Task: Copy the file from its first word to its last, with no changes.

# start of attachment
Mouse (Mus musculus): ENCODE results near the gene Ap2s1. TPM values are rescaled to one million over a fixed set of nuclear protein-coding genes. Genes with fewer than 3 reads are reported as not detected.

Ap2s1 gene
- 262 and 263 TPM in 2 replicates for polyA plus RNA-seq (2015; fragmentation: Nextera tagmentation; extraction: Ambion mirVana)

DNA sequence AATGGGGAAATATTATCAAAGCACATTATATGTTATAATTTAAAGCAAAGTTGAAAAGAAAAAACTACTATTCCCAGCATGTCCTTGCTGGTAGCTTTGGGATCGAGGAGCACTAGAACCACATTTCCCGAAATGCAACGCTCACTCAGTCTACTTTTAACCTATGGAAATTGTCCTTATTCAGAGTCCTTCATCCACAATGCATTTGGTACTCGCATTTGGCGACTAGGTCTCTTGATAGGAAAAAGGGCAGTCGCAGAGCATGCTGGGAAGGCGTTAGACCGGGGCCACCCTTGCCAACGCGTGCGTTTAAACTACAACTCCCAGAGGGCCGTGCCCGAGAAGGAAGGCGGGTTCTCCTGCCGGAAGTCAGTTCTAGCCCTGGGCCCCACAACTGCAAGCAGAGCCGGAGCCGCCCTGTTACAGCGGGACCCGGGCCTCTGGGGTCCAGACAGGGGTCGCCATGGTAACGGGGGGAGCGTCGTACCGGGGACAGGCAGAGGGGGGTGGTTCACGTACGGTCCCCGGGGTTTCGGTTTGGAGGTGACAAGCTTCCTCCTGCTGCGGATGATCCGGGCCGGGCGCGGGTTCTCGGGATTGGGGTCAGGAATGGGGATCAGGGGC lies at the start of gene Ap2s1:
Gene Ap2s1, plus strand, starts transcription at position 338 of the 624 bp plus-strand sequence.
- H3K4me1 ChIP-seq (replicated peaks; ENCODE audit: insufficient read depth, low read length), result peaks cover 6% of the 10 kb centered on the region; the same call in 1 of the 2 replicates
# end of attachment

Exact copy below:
Mouse (Mus musculus): ENCODE results near the gene Ap2s1. TPM values are rescaled to one million over a fixed set of nuclear protein-coding genes. Genes with fewer than 3 reads are reported as not detected.

Ap2s1 gene
- 262 and 263 TPM in 2 replicates for polyA plus RNA-seq (2015; fragmentation: Nextera tagmentation; extraction: Ambion mirVana)

DNA sequence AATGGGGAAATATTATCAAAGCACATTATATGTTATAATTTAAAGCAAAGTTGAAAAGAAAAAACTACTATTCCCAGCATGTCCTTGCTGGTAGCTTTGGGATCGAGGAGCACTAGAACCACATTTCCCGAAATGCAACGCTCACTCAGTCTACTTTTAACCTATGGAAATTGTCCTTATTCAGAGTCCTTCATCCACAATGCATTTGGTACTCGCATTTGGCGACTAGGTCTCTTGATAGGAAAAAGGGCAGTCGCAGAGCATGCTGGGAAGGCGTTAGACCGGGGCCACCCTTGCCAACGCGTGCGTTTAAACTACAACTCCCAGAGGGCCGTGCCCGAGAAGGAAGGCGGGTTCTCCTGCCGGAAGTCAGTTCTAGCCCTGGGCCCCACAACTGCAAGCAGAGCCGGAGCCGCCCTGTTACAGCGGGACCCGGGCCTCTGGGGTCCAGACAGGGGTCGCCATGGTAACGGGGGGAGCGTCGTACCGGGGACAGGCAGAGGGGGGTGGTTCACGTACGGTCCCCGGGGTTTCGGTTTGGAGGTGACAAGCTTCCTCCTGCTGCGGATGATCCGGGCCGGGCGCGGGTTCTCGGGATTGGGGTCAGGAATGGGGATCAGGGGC lies at the start of gene Ap2s1:
Gene Ap2s1, plus strand, starts transcription at position 338 of the 624 bp plus-strand sequence.
- H3K4me1 ChIP-seq (replicated peaks; ENCODE audit: insufficient read depth, low read length), result peaks cover 6% of the 10 kb centered on the region; the same call in 1 of the 2 replicates